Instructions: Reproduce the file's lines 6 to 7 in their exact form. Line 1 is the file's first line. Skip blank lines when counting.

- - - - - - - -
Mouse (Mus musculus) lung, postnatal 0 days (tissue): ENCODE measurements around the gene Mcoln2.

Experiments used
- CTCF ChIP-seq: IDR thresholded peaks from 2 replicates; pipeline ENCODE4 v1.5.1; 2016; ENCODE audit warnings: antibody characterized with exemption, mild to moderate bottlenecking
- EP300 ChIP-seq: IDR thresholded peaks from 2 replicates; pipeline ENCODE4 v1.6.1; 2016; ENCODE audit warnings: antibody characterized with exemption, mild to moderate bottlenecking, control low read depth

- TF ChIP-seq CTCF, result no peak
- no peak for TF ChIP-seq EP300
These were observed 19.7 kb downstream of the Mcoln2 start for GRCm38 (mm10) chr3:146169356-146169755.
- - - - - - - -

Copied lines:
- no peak for TF ChIP-seq EP300
These were observed 19.7 kb downstream of the Mcoln2 start for GRCm38 (mm10) chr3:146169356-146169755.